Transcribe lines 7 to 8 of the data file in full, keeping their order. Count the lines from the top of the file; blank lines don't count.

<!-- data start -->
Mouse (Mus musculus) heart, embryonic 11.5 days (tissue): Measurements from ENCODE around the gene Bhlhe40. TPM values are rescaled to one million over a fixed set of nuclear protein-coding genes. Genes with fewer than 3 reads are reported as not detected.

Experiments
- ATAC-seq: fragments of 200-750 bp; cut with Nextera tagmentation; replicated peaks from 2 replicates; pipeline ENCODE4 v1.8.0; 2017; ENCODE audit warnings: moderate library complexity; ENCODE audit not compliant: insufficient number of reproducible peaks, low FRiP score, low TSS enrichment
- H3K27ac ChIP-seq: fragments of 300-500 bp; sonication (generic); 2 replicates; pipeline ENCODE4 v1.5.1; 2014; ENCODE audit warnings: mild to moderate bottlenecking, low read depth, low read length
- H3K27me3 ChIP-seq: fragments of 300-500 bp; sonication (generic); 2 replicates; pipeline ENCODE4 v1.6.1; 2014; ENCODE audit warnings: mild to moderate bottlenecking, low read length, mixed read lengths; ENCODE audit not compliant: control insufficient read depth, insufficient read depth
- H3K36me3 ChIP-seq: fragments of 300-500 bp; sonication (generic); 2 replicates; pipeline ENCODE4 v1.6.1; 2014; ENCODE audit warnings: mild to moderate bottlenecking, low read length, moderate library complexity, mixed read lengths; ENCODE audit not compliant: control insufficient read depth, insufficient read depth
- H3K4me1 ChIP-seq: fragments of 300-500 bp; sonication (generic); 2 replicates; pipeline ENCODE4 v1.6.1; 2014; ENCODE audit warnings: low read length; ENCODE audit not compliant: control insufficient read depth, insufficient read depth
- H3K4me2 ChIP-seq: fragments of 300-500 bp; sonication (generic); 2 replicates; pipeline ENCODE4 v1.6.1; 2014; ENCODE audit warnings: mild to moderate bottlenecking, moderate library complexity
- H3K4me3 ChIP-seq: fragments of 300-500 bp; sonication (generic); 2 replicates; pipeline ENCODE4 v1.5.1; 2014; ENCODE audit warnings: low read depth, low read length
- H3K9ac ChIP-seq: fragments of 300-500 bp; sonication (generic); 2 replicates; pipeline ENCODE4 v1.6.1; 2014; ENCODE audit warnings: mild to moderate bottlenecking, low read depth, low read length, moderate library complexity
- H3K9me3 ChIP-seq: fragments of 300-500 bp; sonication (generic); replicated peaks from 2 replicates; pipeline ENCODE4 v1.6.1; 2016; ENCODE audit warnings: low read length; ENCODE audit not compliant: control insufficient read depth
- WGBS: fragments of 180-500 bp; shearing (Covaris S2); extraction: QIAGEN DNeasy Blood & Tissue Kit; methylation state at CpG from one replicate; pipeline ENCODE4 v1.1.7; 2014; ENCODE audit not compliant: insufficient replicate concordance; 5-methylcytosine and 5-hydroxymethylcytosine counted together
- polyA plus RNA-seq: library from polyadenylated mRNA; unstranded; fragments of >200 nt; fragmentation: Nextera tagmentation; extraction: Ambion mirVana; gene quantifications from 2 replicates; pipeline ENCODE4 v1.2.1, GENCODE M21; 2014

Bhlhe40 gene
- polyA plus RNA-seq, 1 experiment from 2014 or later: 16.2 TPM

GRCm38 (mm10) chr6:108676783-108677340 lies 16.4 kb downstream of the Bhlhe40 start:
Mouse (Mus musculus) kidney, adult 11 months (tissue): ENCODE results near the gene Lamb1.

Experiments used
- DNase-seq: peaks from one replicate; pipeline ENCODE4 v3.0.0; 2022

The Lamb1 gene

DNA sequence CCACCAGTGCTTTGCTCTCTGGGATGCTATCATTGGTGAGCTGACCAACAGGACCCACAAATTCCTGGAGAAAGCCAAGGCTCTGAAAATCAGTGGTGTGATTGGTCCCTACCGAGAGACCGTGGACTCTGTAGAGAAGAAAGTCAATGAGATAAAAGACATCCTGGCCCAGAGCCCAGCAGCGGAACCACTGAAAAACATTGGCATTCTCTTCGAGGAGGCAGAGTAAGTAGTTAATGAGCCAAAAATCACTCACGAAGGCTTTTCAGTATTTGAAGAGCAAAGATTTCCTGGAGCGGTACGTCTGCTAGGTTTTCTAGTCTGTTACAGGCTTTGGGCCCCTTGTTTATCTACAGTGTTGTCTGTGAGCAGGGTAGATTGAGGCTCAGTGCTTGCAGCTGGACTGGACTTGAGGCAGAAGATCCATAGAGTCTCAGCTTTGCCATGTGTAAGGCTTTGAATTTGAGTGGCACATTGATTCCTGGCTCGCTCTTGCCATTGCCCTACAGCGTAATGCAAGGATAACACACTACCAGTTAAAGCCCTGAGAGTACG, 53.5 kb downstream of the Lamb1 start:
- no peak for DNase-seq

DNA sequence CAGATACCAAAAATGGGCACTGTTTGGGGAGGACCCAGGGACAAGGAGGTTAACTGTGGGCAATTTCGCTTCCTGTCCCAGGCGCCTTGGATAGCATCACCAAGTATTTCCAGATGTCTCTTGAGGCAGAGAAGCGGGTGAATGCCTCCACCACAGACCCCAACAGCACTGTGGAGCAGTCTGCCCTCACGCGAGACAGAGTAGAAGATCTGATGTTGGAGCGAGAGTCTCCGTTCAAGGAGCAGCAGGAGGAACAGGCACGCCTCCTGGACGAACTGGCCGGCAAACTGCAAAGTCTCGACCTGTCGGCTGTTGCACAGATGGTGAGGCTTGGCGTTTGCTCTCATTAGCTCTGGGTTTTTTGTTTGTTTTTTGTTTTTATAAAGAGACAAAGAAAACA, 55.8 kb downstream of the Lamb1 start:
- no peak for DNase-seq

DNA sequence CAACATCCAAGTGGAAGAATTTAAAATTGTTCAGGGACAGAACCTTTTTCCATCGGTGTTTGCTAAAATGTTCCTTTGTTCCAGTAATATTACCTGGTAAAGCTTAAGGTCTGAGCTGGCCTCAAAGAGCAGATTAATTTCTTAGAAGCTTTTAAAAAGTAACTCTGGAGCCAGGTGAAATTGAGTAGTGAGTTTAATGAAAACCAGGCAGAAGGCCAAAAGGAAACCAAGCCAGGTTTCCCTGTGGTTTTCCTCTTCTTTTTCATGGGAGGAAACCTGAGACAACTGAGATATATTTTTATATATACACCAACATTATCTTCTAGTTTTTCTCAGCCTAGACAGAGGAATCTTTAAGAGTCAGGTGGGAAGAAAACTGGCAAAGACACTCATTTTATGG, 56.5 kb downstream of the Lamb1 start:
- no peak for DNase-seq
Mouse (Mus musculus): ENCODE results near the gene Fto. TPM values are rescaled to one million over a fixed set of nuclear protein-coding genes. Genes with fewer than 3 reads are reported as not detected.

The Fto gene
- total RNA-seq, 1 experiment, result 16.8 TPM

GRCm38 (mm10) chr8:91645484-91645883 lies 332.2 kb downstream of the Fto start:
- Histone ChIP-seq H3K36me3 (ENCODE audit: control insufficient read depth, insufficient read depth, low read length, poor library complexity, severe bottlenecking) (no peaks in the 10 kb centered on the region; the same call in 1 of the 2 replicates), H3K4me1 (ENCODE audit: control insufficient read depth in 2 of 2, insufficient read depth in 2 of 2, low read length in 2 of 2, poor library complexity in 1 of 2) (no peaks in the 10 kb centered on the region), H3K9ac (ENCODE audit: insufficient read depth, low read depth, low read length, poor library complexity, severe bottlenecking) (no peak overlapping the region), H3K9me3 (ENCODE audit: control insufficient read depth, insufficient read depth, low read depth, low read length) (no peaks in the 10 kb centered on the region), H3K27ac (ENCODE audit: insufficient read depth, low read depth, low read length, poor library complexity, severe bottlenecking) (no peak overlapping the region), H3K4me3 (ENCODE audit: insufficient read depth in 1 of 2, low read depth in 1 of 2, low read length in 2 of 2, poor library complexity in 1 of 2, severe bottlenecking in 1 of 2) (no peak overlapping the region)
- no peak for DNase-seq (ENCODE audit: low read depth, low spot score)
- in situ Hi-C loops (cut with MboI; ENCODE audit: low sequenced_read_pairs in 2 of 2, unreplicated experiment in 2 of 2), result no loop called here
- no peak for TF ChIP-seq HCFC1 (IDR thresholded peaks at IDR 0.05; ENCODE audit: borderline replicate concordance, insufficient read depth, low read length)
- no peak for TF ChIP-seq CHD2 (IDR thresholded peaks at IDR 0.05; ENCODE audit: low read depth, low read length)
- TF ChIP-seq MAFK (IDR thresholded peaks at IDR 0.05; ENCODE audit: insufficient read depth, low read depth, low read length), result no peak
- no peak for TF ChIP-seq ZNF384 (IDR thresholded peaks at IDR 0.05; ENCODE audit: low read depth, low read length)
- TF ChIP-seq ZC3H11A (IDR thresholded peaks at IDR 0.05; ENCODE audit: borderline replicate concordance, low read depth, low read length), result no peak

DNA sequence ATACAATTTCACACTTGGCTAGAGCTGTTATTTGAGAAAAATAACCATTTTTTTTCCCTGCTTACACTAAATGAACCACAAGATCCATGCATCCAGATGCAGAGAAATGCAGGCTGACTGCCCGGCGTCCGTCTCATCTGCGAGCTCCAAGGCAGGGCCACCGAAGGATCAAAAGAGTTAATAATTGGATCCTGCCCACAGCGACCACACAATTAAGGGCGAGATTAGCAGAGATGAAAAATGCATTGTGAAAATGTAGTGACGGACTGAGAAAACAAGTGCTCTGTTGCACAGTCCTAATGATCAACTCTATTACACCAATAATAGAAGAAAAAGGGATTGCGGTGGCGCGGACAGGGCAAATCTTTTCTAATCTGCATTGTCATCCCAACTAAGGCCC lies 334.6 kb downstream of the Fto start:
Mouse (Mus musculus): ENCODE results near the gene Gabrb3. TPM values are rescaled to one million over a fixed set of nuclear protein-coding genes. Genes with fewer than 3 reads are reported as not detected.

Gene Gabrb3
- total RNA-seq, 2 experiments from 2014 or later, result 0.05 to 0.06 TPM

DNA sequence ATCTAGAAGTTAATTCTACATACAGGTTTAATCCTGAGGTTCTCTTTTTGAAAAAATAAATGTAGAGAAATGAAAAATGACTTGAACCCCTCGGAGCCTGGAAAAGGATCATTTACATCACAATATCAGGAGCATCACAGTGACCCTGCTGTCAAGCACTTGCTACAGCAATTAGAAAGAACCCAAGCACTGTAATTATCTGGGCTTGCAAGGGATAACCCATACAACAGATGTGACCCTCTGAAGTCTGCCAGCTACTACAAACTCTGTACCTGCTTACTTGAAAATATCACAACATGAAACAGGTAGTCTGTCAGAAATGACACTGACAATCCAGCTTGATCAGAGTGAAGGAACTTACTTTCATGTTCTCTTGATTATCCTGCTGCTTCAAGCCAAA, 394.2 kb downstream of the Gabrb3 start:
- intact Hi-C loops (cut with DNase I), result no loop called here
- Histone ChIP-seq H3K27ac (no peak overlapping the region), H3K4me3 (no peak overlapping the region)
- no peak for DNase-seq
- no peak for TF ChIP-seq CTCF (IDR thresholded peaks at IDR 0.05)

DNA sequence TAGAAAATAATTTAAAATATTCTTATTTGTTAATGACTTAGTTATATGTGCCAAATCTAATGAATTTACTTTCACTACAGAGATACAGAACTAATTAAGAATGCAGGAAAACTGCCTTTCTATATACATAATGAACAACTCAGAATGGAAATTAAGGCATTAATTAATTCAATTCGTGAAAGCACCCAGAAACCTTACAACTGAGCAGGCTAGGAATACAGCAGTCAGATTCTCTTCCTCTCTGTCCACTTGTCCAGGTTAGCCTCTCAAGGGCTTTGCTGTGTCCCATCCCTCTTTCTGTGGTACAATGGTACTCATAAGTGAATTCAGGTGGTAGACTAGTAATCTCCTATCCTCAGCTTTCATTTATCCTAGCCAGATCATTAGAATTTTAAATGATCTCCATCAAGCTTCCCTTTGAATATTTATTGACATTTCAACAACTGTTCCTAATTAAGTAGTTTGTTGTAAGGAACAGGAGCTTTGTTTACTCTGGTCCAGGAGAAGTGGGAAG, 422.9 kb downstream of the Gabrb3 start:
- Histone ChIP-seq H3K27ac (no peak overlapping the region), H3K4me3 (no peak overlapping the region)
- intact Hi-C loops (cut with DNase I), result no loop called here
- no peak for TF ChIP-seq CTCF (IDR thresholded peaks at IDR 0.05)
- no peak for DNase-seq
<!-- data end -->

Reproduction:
- H3K4me1 ChIP-seq: fragments of 300-500 bp; sonication (generic); 2 replicates; pipeline ENCODE4 v1.6.1; 2014; ENCODE audit warnings: low read length; ENCODE audit not compliant: control insufficient read depth, insufficient read depth
- H3K4me2 ChIP-seq: fragments of 300-500 bp; sonication (generic); 2 replicates; pipeline ENCODE4 v1.6.1; 2014; ENCODE audit warnings: mild to moderate bottlenecking, moderate library complexity